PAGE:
I Would Probably Leave Again
If only I hadn’t…but
then we wouldn’t have
taken those first wrong turns,
climbed deceptive steps,
bridges, or driven over slabs
of black ice careening us into
guardrails of dented
reflection, remorse, or, worse—
blame, which has no place in this.
That I wish away myself
as I was in those moments
is a kind of masochistic ritual,
if not suicidal impulse; if not for having
said yes to it all, there would be no
backward glances or anniversaries
absent us, accepting all the
foibles and fractures, also
immeasurable hilarity, such as me
standing on your feet while you
monster walked from hallway
to kitchen, poured another,
then handed it to me.
I cannot wish (can I?)
to minus you from my mistakes, if
that is what they were. I am a problem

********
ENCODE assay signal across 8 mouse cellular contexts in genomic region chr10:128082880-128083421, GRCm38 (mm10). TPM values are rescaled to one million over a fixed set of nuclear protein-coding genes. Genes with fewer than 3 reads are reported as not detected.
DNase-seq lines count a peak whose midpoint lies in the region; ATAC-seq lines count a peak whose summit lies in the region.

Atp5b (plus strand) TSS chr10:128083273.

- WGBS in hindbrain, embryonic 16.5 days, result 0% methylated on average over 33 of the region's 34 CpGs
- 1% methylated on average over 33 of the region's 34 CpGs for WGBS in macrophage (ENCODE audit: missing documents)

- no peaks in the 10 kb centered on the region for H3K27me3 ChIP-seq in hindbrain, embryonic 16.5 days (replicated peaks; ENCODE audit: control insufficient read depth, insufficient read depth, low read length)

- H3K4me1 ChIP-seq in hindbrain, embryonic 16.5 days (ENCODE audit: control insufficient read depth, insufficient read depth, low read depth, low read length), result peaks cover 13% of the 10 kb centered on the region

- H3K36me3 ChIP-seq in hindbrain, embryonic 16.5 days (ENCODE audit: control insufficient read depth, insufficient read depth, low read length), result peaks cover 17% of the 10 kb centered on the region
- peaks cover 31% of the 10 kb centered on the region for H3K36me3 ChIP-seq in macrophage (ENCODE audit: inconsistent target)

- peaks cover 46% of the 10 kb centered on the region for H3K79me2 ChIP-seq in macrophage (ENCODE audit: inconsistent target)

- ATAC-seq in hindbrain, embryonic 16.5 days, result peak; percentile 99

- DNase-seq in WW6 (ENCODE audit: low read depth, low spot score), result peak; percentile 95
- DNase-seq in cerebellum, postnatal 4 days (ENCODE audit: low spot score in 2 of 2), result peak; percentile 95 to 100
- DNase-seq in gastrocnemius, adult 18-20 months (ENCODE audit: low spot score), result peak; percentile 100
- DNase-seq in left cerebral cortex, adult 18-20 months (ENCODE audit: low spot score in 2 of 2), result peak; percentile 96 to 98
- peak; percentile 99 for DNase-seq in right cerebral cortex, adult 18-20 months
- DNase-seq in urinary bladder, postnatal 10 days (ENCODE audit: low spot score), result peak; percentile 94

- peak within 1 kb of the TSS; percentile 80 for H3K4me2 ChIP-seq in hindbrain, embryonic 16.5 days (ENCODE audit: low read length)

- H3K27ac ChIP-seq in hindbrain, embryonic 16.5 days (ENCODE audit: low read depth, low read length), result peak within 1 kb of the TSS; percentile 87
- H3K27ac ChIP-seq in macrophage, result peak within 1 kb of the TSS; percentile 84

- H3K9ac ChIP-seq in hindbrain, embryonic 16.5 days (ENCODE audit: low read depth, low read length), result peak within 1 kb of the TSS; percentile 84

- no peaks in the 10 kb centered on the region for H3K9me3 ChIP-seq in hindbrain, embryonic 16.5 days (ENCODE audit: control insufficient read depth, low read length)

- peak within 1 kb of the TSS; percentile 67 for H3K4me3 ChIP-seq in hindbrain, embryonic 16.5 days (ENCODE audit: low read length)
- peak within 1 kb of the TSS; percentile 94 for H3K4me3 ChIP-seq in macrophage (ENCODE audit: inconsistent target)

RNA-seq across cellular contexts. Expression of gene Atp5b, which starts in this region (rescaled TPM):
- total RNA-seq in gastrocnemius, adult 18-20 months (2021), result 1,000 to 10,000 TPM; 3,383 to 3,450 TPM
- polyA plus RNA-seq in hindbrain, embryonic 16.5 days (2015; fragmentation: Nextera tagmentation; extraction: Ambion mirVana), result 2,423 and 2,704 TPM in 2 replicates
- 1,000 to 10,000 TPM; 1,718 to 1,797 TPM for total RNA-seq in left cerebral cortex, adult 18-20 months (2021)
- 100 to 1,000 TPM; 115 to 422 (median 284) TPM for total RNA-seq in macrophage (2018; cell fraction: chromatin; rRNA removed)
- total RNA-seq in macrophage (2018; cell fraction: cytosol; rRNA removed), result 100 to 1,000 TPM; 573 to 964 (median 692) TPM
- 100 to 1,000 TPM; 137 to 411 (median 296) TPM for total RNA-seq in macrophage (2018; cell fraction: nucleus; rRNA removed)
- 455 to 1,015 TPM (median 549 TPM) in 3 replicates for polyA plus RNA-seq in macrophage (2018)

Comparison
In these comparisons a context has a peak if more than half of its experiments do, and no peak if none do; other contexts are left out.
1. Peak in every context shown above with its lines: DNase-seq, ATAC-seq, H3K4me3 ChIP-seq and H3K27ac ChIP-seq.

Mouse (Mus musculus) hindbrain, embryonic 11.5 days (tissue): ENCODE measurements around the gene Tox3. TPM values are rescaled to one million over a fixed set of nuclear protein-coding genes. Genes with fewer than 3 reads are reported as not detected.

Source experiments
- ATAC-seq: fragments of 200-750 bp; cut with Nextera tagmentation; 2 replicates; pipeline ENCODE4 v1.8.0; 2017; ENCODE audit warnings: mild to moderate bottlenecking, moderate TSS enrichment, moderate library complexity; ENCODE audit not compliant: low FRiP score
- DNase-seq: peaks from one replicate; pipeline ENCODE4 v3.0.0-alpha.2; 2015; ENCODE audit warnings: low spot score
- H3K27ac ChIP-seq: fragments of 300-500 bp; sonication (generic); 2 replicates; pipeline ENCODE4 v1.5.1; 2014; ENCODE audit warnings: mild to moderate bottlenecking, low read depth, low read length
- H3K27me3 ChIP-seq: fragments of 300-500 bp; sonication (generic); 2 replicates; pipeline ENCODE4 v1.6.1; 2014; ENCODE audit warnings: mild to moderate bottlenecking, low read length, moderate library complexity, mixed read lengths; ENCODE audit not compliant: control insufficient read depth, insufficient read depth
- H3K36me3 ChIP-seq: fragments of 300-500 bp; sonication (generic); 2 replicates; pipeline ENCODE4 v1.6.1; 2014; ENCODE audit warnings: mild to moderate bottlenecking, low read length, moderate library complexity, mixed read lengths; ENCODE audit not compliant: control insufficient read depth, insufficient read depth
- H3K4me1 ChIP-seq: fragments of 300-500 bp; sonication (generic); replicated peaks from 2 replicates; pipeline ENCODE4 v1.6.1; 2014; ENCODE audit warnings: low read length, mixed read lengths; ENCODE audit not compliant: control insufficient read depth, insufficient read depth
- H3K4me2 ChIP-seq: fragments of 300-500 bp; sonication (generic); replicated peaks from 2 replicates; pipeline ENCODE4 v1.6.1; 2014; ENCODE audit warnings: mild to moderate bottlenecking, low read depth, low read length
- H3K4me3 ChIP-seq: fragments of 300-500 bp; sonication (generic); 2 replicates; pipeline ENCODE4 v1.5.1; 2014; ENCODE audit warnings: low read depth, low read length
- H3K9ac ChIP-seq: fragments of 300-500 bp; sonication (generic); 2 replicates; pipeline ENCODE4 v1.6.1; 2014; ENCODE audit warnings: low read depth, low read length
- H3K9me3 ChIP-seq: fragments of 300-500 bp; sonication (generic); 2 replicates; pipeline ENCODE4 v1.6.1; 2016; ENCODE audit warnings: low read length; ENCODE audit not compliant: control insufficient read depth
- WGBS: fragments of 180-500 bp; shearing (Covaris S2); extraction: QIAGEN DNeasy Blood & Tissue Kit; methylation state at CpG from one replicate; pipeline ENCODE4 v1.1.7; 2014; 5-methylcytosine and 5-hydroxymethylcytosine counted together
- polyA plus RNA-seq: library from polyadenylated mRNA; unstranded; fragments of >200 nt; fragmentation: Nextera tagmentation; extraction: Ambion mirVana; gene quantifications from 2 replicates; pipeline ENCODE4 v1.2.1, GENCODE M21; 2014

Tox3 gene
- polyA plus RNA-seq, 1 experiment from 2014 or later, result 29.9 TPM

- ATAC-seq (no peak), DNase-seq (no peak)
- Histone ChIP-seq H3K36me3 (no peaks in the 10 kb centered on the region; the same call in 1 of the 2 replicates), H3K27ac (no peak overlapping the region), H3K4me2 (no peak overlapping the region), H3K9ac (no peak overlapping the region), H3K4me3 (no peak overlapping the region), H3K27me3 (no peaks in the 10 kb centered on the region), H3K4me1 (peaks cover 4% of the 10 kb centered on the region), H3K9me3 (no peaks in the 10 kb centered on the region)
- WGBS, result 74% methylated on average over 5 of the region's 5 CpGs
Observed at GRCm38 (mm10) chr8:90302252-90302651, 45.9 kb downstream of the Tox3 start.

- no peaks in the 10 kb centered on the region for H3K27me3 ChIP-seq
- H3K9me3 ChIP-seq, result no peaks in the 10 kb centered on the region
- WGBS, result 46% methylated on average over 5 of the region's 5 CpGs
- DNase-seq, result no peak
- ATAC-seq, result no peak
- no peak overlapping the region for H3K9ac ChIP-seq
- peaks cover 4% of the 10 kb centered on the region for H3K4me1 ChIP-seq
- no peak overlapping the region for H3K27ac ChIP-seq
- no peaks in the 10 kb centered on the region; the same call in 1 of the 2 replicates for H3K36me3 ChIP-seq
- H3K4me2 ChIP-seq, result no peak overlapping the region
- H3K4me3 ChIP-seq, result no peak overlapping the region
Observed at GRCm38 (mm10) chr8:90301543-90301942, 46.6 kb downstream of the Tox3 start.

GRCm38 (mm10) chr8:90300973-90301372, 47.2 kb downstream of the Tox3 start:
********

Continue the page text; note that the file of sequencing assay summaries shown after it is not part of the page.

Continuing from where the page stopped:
child, always loyal to opposition, rebellion,
rejecting contentment and those
laurels no one is allowed to rest on,
forever believing in some ‘better,’
relentlessly restless for some
one thing I can never have
I want to know if I belong
inside the darkness
of this hollow trunk
echoing with questions.
I am set in some ways—
rooted, with scarred bark and
exploding foliage; violent-
minded, too, like a racoon
cornered halfway down, her kits
in a row behind her.
But I feel more like cabin than tree,
built with countless human hands.
My wild inner dweller is still here,
and she often wants me
out of the way. She’s moved in
between my planks, nesting
and defecating and giving birth.
Thumping and scampering
they sound to me like a family
happy to have found a home.
© Lynn Glicklich Cohen
Lynn Glicklich Cohen has been published in Evening Street Review, Oberon Poetry Magazine, Peregrine, St. Katharine Review, and Trampoline. Her novel, A Terrible Case of Beauty, was published by Trebol Press in 2013. Lynn has attended various writing conferences. She received a Master of Social Work from Simmons College in Boston and practiced as a clinical social worker for years in Boston and Baltimore. Lynn plays the cello and is quick with stir-fries and pasta.